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How to lower your cholesterol – diet

If you’ve received a high cholesterol reading, a good place to start is with your diet.   Here are some tips to bring down your low density lipoproteins “LDLs” (the “bad fats” that, in excess, can stick to your blood vessel walls) and to increase your high density lipoproteins “HDLs” (the “good fats” that keep your blood vessels clear):

Cut down on saturated animal fats.  As you probably already know, it’s important to decrease saturated animal fats such as butter, milk, cheese, ice cream, chocolate and fatty red meats.

However, when you eliminate animal fats from your diet you need to add unsaturated vegetable fats in their place, otherwise you will create more problems for your liver.

If you love cheese, choose the “white” cheeses like fetta, ricotta and cottage cheese rather than the harder-to-digest blue cheese, brie, camembert and cheddar varieties.

Increase vegetable fats.  You need “good fats” such as avocadoes, olives, olive oil, nuts (almonds, walnuts and cashews in particular) and seeds (flax, chia and pumpkin) and oily fish such as salmon and sardines.

Include lecithin.  This naturally occurring healthy fat can help to control cholesterol balance and is found in foods such as soybeans, chicken, turkey, rolled oats, brown rice, wheatgerm, eggs, almonds, brazil nuts and peanuts.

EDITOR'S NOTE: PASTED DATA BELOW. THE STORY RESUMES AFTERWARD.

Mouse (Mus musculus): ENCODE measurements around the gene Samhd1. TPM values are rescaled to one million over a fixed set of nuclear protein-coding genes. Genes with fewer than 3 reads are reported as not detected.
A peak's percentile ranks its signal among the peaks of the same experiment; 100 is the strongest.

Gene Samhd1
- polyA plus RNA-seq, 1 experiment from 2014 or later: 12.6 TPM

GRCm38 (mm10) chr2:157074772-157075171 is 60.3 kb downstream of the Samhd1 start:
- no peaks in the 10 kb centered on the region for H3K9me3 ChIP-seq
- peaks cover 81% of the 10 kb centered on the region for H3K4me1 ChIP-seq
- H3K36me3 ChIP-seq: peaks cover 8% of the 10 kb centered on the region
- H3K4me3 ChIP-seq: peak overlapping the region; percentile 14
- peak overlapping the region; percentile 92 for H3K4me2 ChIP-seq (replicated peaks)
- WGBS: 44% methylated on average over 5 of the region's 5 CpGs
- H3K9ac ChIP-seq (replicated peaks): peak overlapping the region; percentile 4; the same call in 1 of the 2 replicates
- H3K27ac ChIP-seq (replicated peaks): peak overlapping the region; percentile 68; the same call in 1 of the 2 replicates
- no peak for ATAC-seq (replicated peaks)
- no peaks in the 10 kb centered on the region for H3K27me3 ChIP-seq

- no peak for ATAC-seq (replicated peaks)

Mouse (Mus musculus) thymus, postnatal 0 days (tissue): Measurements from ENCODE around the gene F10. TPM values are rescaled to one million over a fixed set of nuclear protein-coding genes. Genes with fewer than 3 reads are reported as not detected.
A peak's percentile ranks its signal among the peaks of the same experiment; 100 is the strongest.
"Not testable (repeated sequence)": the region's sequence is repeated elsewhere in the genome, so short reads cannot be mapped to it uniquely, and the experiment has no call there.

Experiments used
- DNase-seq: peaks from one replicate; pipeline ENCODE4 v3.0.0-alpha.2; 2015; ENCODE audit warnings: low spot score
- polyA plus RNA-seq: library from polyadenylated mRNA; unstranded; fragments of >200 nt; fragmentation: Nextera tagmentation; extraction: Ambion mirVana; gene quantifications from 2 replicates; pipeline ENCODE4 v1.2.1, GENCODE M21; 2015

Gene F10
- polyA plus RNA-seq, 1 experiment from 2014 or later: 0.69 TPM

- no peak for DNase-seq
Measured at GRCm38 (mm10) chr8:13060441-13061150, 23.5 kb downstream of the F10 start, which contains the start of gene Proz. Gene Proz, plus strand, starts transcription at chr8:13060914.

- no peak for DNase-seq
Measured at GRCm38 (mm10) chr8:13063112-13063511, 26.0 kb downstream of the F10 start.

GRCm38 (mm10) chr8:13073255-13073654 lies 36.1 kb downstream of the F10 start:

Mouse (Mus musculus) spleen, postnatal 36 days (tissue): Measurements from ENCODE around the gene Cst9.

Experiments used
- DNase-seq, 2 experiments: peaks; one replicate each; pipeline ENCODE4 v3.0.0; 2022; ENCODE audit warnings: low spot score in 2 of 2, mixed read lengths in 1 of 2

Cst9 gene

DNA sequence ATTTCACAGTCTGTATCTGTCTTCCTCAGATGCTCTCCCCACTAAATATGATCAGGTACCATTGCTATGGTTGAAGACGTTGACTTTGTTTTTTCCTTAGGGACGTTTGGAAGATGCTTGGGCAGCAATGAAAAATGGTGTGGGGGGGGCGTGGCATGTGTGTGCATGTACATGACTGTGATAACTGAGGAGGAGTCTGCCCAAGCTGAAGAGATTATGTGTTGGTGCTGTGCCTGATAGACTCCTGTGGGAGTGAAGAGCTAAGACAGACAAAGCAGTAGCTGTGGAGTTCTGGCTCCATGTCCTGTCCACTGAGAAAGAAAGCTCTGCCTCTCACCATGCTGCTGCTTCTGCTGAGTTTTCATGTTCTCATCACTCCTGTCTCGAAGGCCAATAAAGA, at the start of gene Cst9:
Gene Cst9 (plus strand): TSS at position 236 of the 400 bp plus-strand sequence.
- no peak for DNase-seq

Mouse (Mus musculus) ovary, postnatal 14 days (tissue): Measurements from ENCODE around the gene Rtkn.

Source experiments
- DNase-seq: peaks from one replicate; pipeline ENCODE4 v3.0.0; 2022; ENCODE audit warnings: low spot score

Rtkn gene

Boost your fibre.  Include whole food with plenty of fruits (especially fruits with dark red or purple skins such as cherries, grapes and berries due to their resveratrol content (acts like an antioxidant protecting your body from damage) and apples, pears, citrus fruits, apricots, figs and prunes.

Load up on vegetables.  Especially broccoli, sweet potato, squash, corn, cabbage, brussell sprouts, onion, garlic, eggplant, carrots, ginger, artichokes, cucumber, seaweed, shiitake mushrooms.

Eat wholegrains.  Such as oats and barley and legumes (navy beans, kidney beans, lentils and chickpeas) as they’re rich in soluble fibre which helps reduce cholesterol.

Avoid trans fats.  These are the “bad fats” found in processed foods made by a chemical process called hydrogenation that is used to turn healthy oils into solids.  Hydrogenation soon became used in  everything from commercially baked cookies to fast-food fries when it was found to lengthen shelf-life!

Quit sugar.  Try and cut out refined sugar wherever possible as where you find sugar it’s likely you’ll find trans fats too.  Watch out for hidden sugars in commercially baked goods such as pastries, biscuits, cakes, canned food, breakfast cereal, bread, packaged deli foods to name a few.

If you’d like to find out whether herbal medicine can help you or for any more information, please contact tracie@thewellnesscompany.com.au




Tracie Lynn

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